Osmosis is the net movement of solvent molecules through a semipermeable membrane. It is similar to diffusion as the movement is downhill, meaning from higher to lower concentration. In osmosis though, the movement has to occur across a semipermeable membrane. Without this element, it cannot be called osmosis.
While diffusion is often depicted as the net movement of solutes between two solutions, osmosis is about the net movement of the solvent molecules, such as water molecules. The differing concentration of water molecules between the two sides of the membrane is what drives the water to move so as to equalize the concentrations of the two areas.
In biology, osmosis is defined as the net movement of water molecules through a semipermeable membrane (e.g. cell membrane) from an area of higher to an area of lower water potential. Other definitions of osmosis are as follows:
- The process of a solvent diffusing through a semipermeable membrane from an area of low solute concentration to an area of high solute concentration
- The tendency of water to flow from a hypotonic solution (low concentration of dissolved substances) to hypertonic solution (higher concentration of dissolved substances) across a semipermeable membrane
In chemistry, osmosis is defined similarly. It is the passage of a pure solvent from a solution of lesser to one of greater concentration of solutes when the two solutions are separated by a membrane that selectively prevents the passage of solute molecules while allows the solvent molecules to pass through.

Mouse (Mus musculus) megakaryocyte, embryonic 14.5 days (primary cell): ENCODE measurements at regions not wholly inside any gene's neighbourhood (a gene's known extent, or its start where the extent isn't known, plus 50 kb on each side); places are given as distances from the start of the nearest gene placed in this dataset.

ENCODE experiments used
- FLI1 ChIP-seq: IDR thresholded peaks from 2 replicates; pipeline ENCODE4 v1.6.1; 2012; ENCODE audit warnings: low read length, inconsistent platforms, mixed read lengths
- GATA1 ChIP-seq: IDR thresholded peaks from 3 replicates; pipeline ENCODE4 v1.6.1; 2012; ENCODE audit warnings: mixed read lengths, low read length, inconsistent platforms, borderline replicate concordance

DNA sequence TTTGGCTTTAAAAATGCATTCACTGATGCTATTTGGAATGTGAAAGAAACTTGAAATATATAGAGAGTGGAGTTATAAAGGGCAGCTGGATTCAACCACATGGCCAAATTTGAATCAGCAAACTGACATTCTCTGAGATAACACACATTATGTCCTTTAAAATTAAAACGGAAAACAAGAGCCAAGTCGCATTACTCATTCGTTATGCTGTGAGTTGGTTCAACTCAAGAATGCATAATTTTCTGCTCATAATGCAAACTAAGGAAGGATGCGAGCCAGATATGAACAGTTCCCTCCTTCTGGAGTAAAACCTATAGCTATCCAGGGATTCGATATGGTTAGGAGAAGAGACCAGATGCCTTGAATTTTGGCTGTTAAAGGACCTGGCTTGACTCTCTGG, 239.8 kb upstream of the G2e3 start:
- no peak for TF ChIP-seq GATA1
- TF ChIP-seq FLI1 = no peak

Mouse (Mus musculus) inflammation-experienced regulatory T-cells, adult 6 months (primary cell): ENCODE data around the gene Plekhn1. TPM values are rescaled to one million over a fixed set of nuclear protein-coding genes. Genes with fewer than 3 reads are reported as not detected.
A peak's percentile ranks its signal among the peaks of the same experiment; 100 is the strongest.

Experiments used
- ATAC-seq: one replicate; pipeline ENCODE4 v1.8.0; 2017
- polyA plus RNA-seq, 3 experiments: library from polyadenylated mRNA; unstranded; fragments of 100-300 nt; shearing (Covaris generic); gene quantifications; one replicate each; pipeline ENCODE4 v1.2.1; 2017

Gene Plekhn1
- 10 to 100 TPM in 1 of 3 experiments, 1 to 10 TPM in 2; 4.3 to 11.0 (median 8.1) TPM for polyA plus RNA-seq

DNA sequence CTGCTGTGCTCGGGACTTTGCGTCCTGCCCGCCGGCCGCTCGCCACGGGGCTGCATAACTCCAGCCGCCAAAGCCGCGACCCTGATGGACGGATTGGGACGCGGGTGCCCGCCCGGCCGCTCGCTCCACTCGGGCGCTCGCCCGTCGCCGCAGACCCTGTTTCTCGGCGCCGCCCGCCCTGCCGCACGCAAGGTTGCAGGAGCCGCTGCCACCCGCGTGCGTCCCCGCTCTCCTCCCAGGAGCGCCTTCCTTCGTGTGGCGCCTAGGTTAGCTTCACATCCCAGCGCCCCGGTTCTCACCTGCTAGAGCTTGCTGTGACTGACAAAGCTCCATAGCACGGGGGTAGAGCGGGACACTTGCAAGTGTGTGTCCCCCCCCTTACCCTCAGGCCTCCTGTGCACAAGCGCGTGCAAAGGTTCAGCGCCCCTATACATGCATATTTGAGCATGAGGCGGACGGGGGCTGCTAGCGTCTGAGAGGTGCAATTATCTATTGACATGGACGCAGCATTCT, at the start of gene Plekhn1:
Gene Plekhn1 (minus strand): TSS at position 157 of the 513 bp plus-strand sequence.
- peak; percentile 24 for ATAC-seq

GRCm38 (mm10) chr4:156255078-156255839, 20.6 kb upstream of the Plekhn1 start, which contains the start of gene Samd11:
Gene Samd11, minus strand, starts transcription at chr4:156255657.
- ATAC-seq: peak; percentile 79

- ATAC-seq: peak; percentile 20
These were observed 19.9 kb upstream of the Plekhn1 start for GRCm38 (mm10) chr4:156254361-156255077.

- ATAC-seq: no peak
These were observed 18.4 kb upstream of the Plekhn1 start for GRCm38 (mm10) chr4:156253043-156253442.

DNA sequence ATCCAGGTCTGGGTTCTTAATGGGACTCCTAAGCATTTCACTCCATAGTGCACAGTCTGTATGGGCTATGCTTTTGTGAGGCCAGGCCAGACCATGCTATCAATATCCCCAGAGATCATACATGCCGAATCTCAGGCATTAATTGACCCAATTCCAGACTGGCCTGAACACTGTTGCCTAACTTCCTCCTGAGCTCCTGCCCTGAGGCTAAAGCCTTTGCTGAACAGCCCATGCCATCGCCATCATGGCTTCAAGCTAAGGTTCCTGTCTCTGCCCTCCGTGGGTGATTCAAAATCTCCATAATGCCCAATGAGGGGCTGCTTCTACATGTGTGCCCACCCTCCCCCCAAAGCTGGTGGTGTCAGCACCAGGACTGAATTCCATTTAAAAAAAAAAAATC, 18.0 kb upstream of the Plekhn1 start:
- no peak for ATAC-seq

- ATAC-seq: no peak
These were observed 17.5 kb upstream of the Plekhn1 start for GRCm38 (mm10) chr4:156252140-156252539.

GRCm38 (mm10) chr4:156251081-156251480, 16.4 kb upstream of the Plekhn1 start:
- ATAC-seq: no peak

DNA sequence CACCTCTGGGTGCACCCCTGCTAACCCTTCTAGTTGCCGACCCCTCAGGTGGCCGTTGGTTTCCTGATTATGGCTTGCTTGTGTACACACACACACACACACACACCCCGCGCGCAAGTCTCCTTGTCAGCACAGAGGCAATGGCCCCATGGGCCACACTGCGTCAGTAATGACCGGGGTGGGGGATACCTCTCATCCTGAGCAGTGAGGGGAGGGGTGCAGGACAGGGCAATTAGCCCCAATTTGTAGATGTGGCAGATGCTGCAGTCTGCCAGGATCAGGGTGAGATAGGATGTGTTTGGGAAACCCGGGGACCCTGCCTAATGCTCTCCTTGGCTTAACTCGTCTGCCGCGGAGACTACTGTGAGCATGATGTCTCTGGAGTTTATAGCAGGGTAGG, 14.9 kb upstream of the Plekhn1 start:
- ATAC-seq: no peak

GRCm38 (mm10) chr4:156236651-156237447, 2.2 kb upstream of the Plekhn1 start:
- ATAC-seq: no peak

The term osmosis is a Latinized form of now obsolete osmose. A derived word is osmotic, which is defined as pertaining to or of the nature of osmosis. Thus, osmotic pressure, for instance, is a pressure that arises due to osmosis.
How osmosis works
For osmosis to occur these elements should be present: (1) net downhill movement of water molecules, (2) a selectively-permeable membrane, and (3) osmotic gradient. Water molecules tend to move, and they move downhill, i.e. from an area of high water concentration (or fewer solutes) to an area of low water concentration (or greater solutes). If there is no net movement of water, it cannot be called osmosis. It should also incorporate a semipermeable membrane to move across. Without it, the process is only a case of diffusion and not osmosis. Since water molecules are polar molecules, they need channel proteins to move down their concentration gradient. These channel proteins are embedded on the cell membrane and provide a hydrophilic passageway through which water can move across. What drives the water molecules to move is the osmotic (pressure) gradient, i.e. differences in osmotic pressures between the two solutions. The measure of the relative tendency of water to move from one area to another is referred to as water potential. It is commonly represented by the Greek letter Ψ (Psi). Solutions that have different tonicities will cause a net flow of water across the cell membrane.
Osmotic types of solutions
A solution is comprised essentially by solute (substance to be dissolved) and solvent (the component that dissolves the solutes). The concentrations of the constituents of the two solutions shall determine if a solution is isotonic, hypotonic, or hypertonic as compared to another solution.